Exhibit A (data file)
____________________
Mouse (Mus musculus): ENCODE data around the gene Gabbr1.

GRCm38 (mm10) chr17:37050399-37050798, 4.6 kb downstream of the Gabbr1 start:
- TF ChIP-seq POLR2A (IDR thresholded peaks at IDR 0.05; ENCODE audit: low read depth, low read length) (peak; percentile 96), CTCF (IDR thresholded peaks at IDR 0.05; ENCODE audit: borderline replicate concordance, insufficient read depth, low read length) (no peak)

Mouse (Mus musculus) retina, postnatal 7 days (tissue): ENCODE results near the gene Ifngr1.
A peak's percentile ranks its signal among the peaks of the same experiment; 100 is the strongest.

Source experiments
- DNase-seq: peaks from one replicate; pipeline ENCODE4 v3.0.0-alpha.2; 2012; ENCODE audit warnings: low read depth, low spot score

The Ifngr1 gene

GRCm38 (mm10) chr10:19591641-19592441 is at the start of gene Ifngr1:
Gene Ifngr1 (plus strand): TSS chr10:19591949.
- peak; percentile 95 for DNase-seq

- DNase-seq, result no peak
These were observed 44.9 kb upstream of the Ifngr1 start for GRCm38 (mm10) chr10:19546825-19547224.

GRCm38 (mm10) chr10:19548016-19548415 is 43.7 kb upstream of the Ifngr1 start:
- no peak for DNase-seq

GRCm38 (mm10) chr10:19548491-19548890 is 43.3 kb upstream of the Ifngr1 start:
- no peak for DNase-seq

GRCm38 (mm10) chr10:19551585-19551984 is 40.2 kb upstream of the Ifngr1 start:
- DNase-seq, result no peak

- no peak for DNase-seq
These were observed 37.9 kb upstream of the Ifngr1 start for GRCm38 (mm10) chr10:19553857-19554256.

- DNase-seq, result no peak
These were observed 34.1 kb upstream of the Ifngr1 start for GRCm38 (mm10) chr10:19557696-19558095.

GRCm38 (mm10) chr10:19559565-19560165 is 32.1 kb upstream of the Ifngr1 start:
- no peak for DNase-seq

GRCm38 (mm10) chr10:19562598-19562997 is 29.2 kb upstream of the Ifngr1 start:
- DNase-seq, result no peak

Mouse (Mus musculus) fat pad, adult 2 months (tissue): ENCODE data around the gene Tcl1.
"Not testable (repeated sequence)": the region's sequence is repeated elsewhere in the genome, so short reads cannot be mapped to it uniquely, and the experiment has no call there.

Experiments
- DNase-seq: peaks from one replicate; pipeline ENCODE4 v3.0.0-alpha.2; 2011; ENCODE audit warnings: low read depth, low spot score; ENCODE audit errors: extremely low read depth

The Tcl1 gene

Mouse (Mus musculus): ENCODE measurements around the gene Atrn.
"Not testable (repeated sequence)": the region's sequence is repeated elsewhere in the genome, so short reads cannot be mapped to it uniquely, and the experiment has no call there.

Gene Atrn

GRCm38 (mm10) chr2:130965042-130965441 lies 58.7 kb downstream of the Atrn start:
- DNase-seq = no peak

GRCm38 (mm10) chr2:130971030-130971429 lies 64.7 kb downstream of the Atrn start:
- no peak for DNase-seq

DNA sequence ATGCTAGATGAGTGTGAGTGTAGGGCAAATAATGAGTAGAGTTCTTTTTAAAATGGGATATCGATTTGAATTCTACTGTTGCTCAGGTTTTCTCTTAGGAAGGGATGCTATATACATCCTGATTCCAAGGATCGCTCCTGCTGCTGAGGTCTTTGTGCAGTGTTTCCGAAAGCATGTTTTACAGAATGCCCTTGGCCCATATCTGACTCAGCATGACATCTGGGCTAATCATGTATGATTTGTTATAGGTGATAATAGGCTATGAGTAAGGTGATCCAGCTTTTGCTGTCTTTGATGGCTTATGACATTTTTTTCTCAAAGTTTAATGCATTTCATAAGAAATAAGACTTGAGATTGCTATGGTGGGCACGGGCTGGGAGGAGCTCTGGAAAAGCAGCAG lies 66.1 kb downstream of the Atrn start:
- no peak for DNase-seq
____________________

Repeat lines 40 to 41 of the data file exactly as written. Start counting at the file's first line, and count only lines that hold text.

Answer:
DNA sequence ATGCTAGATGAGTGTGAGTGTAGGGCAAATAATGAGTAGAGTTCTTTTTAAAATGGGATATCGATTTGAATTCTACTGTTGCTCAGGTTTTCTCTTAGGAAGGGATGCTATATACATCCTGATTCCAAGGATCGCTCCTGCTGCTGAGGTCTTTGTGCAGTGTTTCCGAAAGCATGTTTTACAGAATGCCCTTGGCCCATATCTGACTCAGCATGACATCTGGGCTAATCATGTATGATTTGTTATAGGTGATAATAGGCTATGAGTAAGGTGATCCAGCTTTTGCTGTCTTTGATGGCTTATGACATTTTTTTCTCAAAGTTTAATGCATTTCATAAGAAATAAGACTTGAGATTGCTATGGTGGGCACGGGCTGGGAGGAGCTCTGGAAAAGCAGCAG lies 66.1 kb downstream of the Atrn start:
- no peak for DNase-seq